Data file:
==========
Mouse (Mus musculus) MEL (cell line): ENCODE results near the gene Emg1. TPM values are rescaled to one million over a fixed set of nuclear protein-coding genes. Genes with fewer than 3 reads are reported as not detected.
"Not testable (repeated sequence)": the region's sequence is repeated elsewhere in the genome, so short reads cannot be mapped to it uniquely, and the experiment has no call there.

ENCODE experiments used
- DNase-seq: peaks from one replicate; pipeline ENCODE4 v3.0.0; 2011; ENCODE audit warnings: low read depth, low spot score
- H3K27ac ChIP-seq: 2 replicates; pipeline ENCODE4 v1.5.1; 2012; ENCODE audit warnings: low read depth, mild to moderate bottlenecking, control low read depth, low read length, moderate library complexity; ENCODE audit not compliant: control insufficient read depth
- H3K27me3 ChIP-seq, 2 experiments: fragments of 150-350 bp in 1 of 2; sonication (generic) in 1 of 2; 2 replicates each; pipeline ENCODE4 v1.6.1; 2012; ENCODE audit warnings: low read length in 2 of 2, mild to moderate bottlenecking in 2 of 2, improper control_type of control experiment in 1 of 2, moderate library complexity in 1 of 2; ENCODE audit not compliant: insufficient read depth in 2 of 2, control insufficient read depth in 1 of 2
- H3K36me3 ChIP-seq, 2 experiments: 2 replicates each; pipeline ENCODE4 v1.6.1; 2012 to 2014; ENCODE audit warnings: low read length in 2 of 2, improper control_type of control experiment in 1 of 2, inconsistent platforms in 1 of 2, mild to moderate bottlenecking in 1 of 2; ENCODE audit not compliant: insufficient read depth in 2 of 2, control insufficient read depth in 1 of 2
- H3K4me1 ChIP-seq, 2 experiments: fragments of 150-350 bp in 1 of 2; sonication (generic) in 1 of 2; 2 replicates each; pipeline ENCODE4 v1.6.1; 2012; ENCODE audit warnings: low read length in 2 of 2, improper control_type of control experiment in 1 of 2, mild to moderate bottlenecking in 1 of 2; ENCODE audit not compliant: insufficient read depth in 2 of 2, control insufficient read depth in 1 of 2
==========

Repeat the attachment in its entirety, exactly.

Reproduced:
Mouse (Mus musculus) MEL (cell line): ENCODE results near the gene Emg1. TPM values are rescaled to one million over a fixed set of nuclear protein-coding genes. Genes with fewer than 3 reads are reported as not detected.
"Not testable (repeated sequence)": the region's sequence is repeated elsewhere in the genome, so short reads cannot be mapped to it uniquely, and the experiment has no call there.

ENCODE experiments used
- DNase-seq: peaks from one replicate; pipeline ENCODE4 v3.0.0; 2011; ENCODE audit warnings: low read depth, low spot score
- H3K27ac ChIP-seq: 2 replicates; pipeline ENCODE4 v1.5.1; 2012; ENCODE audit warnings: low read depth, mild to moderate bottlenecking, control low read depth, low read length, moderate library complexity; ENCODE audit not compliant: control insufficient read depth
- H3K27me3 ChIP-seq, 2 experiments: fragments of 150-350 bp in 1 of 2; sonication (generic) in 1 of 2; 2 replicates each; pipeline ENCODE4 v1.6.1; 2012; ENCODE audit warnings: low read length in 2 of 2, mild to moderate bottlenecking in 2 of 2, improper control_type of control experiment in 1 of 2, moderate library complexity in 1 of 2; ENCODE audit not compliant: insufficient read depth in 2 of 2, control insufficient read depth in 1 of 2
- H3K36me3 ChIP-seq, 2 experiments: 2 replicates each; pipeline ENCODE4 v1.6.1; 2012 to 2014; ENCODE audit warnings: low read length in 2 of 2, improper control_type of control experiment in 1 of 2, inconsistent platforms in 1 of 2, mild to moderate bottlenecking in 1 of 2; ENCODE audit not compliant: insufficient read depth in 2 of 2, control insufficient read depth in 1 of 2
- H3K4me1 ChIP-seq, 2 experiments: fragments of 150-350 bp in 1 of 2; sonication (generic) in 1 of 2; 2 replicates each; pipeline ENCODE4 v1.6.1; 2012; ENCODE audit warnings: low read length in 2 of 2, improper control_type of control experiment in 1 of 2, mild to moderate bottlenecking in 1 of 2; ENCODE audit not compliant: insufficient read depth in 2 of 2, control insufficient read depth in 1 of 2